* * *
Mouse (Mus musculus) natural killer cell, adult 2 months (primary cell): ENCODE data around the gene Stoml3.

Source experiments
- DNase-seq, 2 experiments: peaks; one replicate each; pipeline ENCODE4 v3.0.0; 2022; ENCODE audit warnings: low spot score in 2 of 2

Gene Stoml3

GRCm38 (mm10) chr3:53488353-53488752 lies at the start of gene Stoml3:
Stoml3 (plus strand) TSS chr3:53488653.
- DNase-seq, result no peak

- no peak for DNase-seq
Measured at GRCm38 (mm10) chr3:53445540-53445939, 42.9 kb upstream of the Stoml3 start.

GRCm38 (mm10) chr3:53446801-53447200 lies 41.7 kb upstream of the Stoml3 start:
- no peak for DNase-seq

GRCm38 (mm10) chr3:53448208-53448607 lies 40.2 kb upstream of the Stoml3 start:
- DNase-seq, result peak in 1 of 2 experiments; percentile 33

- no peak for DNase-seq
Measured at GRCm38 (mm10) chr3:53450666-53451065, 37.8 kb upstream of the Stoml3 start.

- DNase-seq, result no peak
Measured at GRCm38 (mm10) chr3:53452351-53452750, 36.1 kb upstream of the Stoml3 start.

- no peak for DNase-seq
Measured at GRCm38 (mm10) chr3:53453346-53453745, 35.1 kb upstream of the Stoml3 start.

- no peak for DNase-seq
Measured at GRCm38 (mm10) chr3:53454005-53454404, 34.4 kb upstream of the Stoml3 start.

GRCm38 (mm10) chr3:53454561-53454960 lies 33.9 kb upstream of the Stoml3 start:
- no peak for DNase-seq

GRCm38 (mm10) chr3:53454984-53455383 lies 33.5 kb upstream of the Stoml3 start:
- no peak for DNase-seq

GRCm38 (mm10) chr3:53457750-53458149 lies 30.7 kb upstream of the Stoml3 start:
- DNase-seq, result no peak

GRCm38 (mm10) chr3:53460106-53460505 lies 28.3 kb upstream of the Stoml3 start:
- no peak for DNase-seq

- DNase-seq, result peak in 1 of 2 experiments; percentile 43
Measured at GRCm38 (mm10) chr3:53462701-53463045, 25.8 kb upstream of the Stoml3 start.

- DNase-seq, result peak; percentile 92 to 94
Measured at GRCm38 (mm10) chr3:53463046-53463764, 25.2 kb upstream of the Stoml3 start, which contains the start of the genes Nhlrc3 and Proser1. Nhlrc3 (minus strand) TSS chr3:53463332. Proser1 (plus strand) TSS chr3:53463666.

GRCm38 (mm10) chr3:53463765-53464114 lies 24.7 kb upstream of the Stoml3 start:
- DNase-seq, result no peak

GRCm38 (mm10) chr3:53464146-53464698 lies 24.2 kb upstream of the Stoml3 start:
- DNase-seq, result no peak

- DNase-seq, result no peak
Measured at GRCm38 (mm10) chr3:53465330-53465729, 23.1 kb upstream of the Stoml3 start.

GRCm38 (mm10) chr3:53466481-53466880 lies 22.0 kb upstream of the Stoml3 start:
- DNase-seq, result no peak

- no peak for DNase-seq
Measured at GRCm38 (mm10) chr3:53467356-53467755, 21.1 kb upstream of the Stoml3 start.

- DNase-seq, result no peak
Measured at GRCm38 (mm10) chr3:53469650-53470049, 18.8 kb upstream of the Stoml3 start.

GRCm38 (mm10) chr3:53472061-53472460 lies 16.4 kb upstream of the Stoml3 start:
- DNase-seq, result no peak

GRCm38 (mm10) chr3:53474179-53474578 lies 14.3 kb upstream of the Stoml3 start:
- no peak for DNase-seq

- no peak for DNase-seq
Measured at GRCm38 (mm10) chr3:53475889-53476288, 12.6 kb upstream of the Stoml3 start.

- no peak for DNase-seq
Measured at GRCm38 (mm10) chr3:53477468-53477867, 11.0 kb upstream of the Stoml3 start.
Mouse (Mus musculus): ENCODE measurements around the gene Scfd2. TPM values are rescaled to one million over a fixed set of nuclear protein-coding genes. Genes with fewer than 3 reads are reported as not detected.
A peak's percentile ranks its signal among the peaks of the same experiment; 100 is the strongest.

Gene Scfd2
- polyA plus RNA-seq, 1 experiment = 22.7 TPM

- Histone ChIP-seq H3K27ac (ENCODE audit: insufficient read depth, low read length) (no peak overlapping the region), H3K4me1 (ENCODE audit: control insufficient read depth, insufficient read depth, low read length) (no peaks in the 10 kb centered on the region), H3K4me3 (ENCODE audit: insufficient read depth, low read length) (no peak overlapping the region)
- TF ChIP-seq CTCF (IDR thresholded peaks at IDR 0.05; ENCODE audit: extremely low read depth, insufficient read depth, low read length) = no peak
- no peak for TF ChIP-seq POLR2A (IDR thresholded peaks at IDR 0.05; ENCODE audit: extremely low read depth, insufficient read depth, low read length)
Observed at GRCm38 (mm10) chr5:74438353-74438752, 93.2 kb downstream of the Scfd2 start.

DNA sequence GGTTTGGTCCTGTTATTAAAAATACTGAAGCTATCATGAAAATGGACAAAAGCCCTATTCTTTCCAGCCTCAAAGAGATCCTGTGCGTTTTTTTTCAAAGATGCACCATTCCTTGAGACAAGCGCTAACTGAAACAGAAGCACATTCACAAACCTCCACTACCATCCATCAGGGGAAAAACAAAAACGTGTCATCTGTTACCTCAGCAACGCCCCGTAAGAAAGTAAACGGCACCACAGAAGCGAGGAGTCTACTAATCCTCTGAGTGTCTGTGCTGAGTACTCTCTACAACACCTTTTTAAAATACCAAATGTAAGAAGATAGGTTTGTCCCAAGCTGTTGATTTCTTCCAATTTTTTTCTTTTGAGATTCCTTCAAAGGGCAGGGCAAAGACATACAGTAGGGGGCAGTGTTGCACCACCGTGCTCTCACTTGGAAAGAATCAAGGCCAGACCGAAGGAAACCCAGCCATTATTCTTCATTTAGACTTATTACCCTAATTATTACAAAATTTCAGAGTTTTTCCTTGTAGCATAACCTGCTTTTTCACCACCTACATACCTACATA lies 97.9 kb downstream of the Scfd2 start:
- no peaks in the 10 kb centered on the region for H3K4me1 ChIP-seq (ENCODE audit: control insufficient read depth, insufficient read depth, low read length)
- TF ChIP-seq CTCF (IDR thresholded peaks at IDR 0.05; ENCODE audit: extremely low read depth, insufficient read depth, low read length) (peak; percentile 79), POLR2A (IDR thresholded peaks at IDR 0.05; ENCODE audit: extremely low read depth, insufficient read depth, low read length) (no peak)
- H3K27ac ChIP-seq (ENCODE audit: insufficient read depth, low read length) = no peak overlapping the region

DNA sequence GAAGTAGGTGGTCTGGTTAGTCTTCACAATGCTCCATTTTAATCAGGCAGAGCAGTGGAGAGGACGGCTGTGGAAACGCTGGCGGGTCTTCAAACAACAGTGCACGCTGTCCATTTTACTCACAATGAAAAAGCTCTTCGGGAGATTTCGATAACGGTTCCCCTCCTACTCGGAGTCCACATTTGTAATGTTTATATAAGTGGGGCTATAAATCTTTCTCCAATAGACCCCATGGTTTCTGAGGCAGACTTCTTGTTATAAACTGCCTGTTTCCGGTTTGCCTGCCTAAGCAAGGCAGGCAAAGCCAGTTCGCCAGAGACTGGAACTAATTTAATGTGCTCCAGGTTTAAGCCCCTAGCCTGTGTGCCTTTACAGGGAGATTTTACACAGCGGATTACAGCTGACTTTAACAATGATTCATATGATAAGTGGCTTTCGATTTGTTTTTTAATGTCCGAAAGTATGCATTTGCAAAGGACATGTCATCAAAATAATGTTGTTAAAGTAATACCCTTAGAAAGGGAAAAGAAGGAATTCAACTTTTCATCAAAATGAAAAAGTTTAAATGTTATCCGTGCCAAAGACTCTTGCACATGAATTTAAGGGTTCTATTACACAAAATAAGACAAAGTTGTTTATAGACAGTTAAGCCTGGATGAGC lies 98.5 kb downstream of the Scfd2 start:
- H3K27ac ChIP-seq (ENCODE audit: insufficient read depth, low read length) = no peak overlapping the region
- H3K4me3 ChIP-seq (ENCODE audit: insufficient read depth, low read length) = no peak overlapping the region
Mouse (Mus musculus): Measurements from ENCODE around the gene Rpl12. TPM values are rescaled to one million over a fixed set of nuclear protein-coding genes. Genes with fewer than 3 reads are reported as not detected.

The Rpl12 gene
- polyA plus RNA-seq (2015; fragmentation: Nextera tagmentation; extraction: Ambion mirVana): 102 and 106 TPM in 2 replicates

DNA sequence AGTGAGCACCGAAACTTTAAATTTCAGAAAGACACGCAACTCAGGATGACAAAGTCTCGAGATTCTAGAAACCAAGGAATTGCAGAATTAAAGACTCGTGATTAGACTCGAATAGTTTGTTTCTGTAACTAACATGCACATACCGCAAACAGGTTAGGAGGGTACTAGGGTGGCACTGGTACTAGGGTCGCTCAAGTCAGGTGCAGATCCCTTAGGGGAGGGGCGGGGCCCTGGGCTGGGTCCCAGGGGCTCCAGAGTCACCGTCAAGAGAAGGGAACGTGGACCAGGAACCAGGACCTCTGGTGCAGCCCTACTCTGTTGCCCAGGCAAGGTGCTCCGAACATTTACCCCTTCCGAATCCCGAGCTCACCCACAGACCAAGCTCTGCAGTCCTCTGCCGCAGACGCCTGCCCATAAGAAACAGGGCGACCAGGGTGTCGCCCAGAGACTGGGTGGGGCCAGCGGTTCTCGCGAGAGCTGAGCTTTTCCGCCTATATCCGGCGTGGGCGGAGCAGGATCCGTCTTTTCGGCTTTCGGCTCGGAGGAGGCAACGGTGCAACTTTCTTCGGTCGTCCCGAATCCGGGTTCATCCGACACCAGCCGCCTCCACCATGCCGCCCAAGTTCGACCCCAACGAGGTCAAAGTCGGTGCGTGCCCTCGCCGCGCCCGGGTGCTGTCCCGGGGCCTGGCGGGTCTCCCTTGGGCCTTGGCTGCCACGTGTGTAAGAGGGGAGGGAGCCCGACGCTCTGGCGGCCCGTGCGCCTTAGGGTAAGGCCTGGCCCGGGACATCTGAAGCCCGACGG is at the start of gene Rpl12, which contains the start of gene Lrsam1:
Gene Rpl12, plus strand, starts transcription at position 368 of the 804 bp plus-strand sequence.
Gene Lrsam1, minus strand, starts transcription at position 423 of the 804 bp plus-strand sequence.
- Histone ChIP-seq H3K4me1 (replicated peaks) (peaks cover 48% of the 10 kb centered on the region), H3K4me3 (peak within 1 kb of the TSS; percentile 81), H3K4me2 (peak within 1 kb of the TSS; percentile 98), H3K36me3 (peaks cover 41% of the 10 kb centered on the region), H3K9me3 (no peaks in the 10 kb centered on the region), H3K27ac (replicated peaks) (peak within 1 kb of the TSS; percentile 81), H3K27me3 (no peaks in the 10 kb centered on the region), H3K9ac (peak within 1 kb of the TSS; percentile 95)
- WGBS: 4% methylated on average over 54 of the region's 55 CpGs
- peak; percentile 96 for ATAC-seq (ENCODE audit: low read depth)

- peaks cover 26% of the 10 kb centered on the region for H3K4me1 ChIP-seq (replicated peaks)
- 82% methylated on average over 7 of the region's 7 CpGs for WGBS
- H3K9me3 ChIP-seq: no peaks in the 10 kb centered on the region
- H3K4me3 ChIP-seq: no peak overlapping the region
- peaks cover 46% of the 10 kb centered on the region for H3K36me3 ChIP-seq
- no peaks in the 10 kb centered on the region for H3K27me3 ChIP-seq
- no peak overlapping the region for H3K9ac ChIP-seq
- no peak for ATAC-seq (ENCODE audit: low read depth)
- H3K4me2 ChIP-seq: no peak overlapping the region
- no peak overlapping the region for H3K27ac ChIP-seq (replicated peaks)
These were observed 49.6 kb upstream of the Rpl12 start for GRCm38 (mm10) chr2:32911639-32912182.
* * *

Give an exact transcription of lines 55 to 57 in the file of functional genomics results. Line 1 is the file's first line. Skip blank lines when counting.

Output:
A peak's percentile ranks its signal among the peaks of the same experiment; 100 is the strongest.

Gene Scfd2
- polyA plus RNA-seq, 1 experiment = 22.7 TPM